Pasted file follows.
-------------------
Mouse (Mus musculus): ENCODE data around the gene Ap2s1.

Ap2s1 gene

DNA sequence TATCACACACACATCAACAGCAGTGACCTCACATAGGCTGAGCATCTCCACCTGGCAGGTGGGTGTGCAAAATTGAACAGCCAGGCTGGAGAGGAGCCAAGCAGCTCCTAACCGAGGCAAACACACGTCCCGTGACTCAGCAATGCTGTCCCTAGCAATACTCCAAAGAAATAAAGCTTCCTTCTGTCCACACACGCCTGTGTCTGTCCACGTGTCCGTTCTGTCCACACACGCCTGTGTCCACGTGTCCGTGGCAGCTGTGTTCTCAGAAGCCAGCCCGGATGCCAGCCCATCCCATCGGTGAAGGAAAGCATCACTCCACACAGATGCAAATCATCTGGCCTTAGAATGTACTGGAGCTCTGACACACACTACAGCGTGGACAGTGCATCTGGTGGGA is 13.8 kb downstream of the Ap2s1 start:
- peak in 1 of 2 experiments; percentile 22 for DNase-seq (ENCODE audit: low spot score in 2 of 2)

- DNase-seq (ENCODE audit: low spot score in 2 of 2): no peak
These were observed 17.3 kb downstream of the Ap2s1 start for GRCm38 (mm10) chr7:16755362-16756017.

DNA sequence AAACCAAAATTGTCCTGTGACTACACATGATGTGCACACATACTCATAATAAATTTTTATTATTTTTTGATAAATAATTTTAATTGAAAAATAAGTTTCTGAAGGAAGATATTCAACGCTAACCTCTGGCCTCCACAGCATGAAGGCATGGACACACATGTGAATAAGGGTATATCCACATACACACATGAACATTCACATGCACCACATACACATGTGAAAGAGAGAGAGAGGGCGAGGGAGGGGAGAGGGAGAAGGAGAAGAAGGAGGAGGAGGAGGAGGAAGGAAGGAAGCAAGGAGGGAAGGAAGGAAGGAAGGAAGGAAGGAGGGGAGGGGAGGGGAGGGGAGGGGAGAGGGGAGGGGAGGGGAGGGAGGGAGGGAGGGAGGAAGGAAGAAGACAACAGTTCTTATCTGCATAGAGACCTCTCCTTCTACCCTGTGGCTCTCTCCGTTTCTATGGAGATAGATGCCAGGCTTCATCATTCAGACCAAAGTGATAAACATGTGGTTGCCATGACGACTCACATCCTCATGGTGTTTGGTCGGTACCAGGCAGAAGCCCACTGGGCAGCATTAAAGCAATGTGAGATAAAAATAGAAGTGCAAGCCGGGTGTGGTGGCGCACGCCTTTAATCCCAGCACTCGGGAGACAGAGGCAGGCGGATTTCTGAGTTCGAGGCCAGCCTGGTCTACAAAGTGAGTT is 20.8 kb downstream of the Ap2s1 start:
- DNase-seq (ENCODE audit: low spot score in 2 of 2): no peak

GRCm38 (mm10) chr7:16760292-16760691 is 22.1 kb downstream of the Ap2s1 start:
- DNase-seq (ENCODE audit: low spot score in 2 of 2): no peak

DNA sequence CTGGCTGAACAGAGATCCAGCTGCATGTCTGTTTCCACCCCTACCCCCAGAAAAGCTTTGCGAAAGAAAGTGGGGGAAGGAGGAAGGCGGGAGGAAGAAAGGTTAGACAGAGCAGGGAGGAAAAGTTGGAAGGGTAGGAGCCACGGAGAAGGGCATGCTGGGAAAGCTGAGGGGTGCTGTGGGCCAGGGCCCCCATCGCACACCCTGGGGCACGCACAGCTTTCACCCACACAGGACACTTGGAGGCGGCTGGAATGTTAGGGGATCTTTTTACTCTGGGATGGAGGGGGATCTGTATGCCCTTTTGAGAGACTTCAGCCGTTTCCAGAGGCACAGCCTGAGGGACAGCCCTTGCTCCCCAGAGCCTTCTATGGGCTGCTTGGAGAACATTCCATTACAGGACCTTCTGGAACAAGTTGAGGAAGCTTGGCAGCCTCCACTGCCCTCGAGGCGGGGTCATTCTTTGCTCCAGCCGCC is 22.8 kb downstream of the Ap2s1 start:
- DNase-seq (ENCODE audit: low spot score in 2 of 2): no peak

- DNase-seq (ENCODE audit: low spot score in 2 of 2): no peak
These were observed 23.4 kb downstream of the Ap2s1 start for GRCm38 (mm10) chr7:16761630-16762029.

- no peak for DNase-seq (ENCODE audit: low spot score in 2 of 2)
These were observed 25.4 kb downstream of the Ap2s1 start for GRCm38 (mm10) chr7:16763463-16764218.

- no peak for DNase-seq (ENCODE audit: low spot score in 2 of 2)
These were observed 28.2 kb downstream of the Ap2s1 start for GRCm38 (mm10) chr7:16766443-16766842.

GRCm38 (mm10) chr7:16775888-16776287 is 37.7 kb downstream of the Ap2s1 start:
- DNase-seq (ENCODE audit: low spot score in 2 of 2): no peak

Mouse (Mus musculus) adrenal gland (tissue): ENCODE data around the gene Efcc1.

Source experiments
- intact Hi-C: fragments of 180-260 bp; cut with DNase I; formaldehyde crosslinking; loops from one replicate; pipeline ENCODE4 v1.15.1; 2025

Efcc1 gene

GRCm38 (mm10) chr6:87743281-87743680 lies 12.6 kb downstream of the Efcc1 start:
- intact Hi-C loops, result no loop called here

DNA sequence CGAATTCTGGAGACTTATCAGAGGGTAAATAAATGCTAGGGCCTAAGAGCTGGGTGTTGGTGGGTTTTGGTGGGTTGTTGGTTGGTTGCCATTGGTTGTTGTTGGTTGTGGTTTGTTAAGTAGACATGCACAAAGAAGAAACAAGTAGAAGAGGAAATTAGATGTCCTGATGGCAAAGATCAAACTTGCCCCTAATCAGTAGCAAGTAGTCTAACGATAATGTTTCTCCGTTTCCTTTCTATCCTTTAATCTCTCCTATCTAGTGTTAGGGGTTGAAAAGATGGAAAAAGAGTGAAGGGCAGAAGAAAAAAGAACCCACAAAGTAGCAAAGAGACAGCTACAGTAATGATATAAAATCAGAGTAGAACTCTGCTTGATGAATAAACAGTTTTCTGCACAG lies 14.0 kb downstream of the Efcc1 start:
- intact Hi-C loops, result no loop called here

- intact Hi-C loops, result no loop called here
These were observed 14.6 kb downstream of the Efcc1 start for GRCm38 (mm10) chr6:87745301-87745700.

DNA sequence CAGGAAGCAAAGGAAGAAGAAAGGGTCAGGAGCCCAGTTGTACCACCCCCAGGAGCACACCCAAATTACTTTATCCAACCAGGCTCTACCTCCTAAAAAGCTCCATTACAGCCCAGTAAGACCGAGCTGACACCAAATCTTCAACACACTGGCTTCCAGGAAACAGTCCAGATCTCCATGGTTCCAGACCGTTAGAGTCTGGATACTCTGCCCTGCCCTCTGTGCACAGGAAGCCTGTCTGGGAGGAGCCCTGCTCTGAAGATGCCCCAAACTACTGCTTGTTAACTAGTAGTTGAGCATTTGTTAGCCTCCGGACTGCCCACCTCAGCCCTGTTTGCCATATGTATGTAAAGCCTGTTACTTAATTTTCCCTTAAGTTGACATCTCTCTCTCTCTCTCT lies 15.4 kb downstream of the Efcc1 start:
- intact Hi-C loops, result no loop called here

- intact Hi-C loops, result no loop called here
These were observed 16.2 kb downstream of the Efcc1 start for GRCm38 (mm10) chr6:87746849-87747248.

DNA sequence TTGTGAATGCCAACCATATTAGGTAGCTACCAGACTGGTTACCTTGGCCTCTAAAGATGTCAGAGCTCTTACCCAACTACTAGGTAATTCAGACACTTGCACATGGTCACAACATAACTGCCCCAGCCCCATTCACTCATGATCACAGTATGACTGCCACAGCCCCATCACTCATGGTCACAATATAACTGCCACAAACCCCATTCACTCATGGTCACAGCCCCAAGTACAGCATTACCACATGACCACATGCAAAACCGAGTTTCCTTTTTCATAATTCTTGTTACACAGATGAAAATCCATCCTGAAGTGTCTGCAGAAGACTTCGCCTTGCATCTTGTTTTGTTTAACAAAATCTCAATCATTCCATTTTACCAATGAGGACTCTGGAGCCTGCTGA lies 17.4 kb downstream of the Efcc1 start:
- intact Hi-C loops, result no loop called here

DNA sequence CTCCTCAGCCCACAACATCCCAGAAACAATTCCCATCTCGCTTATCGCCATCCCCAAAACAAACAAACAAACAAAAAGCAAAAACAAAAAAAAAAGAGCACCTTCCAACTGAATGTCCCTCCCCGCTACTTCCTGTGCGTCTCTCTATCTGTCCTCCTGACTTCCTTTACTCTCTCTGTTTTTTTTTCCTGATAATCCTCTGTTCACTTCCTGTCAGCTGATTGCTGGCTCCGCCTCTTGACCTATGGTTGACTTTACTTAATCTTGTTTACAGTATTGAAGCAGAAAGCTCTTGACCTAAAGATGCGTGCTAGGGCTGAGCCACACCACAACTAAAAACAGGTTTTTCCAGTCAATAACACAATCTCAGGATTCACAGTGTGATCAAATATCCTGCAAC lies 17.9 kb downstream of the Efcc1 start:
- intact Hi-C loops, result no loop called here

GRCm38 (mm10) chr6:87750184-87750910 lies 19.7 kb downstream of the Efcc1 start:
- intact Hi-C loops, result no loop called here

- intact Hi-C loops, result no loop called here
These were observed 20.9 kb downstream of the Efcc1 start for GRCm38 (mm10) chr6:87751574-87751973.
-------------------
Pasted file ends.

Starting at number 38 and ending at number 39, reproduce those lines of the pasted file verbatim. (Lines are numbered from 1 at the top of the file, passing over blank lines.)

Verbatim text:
- intact Hi-C loops, result no loop called here

GRCm38 (mm10) chr6:87750184-87750910 lies 19.7 kb downstream of the Efcc1 start: